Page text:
The measure of alterity
The project is meant to throw light on how three types of identity are co-produced: migrants’ identities, polities and territory. The first set of questions asks which aspects of migrants’ life are measured, filled in the systems and come to constitute their digital identity when dealing with European actors.
Early evidence reveals the proliferation of databases, not only at European borders, but at any stage of alterity processing. Diverse information systems are run by diverse organizations (e.g., international organizations, national and local reception facilities, NGOs, medical organizations, European agencies), support diverse policies (e.g., contrast to trafficking, prevention of illness outbreaks, asylum), underpin diverse identity-building techniques. European Commission’s databases Eurodac and Dublinet, for example, deal with asylum applications and contain asylum seekers’ fingerprints. However, they record slightly different data: while Eurodac is a hit/no hit system and records only minimal data like name and fingerprint, Dublinet contains also more ‘soft’ data about a person’s life.
Different databases enact migrants in different ways, as individuals or as populations, as members of a family or as potential workers, as vulnerable persons or as potential perpetrators. While it is only by comparing data models that such differences become relevant, our team has encountered an unexpected lack in contemporary literature on the analysis of ontologies as texts (Bowker and Star, 1999), and is thus working towards developing new analytical methods in this field.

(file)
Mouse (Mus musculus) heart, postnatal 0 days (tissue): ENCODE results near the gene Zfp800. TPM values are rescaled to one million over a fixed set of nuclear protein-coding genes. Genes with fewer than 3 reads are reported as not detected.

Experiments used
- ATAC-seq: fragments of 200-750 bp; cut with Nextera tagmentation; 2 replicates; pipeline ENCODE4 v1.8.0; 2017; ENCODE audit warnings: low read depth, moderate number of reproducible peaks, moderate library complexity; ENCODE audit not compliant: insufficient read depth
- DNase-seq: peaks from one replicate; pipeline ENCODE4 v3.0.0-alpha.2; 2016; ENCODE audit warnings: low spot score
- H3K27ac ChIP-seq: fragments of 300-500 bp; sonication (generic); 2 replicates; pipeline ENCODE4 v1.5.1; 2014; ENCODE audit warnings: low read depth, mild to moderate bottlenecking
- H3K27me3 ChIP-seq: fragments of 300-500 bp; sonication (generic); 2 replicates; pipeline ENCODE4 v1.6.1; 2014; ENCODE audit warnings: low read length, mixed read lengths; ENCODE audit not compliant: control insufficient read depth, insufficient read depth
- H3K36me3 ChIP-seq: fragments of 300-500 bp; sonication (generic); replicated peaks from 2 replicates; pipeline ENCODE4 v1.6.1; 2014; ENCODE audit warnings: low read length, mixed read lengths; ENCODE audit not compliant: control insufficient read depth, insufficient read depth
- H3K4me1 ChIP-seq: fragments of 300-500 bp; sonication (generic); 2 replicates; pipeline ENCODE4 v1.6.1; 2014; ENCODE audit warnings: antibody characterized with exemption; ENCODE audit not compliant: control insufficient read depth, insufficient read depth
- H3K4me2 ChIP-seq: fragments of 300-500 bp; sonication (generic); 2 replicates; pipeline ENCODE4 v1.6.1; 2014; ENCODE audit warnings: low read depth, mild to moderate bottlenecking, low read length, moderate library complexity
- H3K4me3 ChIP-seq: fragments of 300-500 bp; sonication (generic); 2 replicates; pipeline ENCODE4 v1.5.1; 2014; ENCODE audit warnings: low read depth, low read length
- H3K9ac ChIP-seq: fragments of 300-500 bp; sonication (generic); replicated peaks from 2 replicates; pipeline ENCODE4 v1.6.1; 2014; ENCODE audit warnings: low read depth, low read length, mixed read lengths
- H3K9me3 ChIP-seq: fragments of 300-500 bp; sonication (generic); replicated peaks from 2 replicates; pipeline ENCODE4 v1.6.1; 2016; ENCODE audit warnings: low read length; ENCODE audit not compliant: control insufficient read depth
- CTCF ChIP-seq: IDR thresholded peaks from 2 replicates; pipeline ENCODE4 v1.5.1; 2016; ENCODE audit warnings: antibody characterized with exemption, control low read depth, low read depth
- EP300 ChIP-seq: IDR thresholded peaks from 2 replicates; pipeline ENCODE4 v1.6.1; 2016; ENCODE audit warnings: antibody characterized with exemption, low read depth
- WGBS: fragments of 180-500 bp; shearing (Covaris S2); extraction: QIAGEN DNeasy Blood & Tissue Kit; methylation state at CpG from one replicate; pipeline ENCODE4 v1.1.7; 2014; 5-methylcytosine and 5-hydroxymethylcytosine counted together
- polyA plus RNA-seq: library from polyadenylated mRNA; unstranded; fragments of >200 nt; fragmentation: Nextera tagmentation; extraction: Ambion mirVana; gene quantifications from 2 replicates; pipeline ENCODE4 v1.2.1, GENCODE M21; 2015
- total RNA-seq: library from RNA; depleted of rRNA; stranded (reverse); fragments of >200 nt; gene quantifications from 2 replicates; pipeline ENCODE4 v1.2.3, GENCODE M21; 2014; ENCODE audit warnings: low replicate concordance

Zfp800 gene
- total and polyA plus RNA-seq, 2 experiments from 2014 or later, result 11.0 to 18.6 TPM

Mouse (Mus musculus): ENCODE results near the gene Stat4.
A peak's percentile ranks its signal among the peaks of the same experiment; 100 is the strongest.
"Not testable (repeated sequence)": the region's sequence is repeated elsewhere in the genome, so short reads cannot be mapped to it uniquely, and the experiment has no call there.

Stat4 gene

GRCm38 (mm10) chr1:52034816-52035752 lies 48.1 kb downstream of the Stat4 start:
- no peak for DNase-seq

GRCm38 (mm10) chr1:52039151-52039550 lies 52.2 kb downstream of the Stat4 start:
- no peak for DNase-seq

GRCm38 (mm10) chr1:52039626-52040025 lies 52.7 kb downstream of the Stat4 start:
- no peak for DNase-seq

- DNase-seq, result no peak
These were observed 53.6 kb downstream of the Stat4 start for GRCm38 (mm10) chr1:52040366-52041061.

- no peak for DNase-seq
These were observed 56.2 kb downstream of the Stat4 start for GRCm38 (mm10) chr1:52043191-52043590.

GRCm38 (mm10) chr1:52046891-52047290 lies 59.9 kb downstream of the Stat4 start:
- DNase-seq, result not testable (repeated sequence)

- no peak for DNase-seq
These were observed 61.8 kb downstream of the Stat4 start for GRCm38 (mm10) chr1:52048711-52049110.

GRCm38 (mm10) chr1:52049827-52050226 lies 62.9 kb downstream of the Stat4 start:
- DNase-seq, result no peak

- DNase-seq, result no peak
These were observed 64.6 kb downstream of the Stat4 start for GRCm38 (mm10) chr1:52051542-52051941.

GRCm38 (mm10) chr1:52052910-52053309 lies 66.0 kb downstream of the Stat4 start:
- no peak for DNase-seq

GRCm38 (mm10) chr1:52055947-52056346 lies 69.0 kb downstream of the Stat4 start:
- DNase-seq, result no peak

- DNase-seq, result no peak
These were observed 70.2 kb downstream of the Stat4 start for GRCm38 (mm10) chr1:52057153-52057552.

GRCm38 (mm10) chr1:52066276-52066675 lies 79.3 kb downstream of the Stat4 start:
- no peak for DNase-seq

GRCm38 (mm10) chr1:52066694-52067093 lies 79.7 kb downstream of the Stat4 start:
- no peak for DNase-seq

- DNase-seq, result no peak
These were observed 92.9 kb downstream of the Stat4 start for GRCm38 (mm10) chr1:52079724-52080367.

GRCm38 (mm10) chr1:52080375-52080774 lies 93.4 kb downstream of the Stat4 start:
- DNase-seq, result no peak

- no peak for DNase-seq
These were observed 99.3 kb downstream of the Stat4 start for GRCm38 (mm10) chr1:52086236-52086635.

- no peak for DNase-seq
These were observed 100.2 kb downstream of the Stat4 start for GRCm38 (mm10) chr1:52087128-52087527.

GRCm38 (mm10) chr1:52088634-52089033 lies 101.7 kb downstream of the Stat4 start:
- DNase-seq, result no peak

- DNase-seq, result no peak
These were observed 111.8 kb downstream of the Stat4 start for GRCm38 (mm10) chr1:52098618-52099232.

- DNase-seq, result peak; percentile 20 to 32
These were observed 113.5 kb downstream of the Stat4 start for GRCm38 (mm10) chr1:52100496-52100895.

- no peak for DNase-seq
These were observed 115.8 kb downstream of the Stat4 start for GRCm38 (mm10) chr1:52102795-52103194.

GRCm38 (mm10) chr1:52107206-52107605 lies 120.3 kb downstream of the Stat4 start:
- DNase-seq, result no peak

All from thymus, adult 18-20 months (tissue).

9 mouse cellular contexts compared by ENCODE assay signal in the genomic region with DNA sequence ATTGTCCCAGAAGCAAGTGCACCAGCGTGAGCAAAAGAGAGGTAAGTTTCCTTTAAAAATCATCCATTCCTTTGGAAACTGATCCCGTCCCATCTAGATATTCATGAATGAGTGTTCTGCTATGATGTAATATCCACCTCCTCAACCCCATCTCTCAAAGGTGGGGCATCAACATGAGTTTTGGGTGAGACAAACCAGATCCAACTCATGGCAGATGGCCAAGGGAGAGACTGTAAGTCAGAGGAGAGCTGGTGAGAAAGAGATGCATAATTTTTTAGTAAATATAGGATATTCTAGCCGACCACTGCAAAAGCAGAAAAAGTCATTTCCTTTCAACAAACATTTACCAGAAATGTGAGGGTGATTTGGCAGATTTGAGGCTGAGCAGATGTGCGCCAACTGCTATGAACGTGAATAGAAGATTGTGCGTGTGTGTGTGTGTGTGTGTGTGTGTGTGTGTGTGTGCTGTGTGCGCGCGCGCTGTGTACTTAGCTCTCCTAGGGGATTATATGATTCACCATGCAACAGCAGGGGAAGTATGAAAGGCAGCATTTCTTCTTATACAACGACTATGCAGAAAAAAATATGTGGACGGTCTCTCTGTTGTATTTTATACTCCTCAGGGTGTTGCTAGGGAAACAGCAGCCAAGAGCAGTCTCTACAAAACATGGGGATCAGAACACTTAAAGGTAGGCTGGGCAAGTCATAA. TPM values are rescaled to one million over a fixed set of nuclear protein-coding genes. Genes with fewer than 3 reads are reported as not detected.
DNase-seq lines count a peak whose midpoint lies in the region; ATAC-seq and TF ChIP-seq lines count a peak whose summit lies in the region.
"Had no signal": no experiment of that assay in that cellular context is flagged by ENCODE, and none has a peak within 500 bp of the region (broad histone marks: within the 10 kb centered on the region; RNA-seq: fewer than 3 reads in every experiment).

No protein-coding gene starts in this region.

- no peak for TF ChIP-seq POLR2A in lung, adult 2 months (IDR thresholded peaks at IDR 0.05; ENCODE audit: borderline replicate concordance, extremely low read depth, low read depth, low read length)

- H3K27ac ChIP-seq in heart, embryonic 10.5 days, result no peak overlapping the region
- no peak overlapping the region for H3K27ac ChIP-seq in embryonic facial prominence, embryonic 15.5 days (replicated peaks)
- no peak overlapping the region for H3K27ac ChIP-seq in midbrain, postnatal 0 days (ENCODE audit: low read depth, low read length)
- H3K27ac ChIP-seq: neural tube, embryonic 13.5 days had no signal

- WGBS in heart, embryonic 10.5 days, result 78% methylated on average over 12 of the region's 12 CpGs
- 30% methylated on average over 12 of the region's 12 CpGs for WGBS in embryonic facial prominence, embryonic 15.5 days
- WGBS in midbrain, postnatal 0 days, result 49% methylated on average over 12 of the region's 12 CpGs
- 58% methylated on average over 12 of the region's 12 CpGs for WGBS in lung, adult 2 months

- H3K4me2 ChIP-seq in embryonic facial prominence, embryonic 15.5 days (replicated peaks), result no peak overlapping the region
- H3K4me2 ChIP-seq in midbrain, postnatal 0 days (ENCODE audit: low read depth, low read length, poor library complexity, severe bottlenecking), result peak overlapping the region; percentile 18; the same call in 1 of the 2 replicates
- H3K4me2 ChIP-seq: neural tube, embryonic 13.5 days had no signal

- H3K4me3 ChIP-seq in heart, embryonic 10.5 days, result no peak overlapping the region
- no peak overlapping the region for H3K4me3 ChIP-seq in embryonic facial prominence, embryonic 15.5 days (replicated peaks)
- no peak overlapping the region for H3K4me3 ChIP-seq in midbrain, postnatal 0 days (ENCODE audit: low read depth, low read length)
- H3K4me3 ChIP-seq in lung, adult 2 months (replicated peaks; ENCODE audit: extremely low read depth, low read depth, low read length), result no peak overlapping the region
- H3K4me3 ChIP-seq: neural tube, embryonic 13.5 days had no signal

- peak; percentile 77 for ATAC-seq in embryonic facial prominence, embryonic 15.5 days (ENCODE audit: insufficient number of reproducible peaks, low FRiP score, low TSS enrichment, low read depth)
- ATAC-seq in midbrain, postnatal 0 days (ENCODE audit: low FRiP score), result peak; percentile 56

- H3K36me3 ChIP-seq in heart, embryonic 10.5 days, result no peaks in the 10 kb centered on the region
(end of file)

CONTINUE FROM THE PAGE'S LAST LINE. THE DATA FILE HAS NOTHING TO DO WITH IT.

In this first stage of investigation, we are also interested in the chain of artefacts deployed at Hotspots that translate previous identities into new European-readable ones. This line of investigation is key in light of recent developments in the European migration landscape. The goal of the so called “Hotspot approach”, introduced in 2015, is to operationally support frontline Member States (i.e., Greece and Italy) in “swiftly identify[ing], register[ing] and fingerprint[ing] incoming migrants” (Commission, 2015a: 1). Hotspots are thus the first step in the procedure of sorting migrants into three alternative paths: “relocation” or “resettlement” to another Member State (for those identified as in clear need of international protection), or “return” to the country of legal residence (for those who are not deemed in need of protection). They can be conceived as “routers” that create “early entrenchments” (Star and Lampland, 2009) in sorting individuals, liminal situations in which past identities are assessed and translated into proto-decisions.
It is evident that routers do not work in a vacuum. Which material devices “speak for” the previous identity of the individual, and which database categorizations are decisive to be granted a future European identity are crucial questions that recall the material nature of such decisions. While EU policy documents mention specific criteria for relocation, resettlement and return, they might be partially “lost in translation” when it comes to embed policy into the different materiality of digital information systems, or vice-versa that new technical rigidities be introduced. For “Processing Citizenship”, there is a need to keep trace of similar trans-material shifts.